December 1, 2020

Baseball’s Competitive Balance Problem | FanGraphs Baseball (FanGraphs)


The current landscape of the game might charitably be called an era of superteams. Last year, the Yankees, Astros, Twins, and Dodgers all won more than 100 games. In 2018, it was the Red Sox, Astros, and Yankees; the year before that, the Dodgers, Indians, and Astros all won at least 100 times. The Cubs won 103 on their way to a World Series title, bringing the total number of 100-win teams over the past four seasons to 11. In the 10 years heading into 2016, only four teams hit the 100-win mark, and only the 2009 Yankees and 2011 Phillies won more than 100 games. Superteams are made possible by great players and smart organizations, but they are also made possible by having a bunch of bad teams to beat up on. The lack of competitive balance in today’s game is worse than it’s been in more than 60 years, back when there were only 16 teams and the reserve clause kept players from ever choosing their own employer.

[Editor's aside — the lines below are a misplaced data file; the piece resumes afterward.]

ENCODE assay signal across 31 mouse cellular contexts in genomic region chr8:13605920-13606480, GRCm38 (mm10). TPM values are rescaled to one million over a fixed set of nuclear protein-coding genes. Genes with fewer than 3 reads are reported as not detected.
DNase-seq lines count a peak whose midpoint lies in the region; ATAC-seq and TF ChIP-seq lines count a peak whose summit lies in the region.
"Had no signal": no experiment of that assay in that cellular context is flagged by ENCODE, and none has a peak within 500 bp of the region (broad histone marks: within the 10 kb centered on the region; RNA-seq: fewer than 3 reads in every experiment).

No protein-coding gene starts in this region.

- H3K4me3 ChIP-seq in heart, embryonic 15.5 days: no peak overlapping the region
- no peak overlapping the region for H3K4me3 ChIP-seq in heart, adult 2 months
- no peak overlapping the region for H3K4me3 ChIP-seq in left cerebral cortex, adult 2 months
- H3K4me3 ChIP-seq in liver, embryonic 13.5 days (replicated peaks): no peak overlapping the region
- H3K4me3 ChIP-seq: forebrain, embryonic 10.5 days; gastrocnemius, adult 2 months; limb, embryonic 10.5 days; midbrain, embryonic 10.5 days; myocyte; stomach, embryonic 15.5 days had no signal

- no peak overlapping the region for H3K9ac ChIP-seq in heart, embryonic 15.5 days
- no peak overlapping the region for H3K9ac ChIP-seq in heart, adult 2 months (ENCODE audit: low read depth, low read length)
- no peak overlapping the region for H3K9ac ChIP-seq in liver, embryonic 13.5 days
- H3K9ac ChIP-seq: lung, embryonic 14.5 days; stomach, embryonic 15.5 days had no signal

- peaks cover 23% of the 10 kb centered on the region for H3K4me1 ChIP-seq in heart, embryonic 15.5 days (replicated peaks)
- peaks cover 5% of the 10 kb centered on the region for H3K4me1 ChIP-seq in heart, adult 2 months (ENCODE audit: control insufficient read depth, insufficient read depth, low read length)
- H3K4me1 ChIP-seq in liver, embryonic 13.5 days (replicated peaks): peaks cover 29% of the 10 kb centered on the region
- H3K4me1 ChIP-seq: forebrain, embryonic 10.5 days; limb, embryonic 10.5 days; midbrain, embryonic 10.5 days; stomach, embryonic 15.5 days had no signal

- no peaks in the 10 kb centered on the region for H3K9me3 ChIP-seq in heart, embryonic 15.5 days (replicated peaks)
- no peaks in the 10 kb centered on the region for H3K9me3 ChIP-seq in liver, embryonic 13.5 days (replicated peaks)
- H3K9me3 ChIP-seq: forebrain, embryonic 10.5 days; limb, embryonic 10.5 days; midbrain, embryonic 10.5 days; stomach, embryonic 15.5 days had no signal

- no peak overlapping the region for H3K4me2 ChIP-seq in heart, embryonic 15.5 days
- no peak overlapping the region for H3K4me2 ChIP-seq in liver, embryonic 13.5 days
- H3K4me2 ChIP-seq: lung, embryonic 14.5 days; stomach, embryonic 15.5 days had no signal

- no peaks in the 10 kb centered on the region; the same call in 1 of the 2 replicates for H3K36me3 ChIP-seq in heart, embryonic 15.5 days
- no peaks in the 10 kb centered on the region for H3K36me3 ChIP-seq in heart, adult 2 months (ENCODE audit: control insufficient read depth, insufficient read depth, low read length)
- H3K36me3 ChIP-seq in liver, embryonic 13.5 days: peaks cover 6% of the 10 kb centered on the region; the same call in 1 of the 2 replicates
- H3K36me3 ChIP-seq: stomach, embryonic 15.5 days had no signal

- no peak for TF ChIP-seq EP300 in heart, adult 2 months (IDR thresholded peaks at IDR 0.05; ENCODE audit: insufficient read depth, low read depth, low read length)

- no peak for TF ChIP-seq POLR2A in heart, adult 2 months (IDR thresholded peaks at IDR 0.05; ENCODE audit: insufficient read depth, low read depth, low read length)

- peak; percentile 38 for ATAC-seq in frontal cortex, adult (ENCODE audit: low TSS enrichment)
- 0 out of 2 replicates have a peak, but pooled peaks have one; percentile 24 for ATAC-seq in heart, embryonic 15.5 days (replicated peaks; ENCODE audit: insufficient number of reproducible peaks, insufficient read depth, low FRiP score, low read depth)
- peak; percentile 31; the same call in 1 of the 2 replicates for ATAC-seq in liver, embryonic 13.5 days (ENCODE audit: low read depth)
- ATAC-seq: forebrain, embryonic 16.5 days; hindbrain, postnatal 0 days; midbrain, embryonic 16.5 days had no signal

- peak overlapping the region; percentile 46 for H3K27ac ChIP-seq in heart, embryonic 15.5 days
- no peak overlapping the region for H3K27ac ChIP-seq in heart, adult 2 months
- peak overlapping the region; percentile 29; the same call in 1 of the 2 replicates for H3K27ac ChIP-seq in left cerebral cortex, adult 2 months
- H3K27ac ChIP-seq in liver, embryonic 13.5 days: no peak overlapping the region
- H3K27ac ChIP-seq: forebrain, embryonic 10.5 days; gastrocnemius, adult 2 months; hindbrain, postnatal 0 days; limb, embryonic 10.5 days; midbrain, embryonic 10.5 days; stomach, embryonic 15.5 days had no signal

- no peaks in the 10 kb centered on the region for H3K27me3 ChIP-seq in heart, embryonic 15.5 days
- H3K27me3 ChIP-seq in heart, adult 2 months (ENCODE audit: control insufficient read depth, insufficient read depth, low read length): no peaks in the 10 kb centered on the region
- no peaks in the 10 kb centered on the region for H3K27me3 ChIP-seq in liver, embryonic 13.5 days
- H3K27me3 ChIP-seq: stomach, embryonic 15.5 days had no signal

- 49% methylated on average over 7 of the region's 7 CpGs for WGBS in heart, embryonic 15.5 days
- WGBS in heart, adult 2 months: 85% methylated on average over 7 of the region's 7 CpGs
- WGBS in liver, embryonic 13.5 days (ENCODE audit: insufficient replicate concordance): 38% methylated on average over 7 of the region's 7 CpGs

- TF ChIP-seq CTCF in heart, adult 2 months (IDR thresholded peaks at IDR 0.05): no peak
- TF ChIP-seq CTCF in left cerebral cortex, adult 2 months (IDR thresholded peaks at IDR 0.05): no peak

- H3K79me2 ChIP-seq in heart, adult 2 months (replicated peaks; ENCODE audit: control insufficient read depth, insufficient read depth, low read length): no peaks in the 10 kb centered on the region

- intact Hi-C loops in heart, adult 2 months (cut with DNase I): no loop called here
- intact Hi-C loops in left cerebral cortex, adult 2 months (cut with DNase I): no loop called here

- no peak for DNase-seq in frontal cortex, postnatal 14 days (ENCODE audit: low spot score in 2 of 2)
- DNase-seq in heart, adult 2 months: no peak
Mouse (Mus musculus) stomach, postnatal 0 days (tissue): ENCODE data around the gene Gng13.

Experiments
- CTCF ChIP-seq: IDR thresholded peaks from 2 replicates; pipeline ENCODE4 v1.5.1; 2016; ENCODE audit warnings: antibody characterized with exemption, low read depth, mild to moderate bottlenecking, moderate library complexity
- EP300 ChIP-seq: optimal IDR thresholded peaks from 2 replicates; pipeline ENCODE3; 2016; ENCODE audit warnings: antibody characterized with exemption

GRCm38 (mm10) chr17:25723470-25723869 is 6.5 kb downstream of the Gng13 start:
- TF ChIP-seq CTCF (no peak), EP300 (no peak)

One way to test baseball’s competitive balance is simply to take every team’s winning percentage in a single year and find the standard deviation. The smaller the standard deviation, the more teams are bunched toward the middle in a more competitive…

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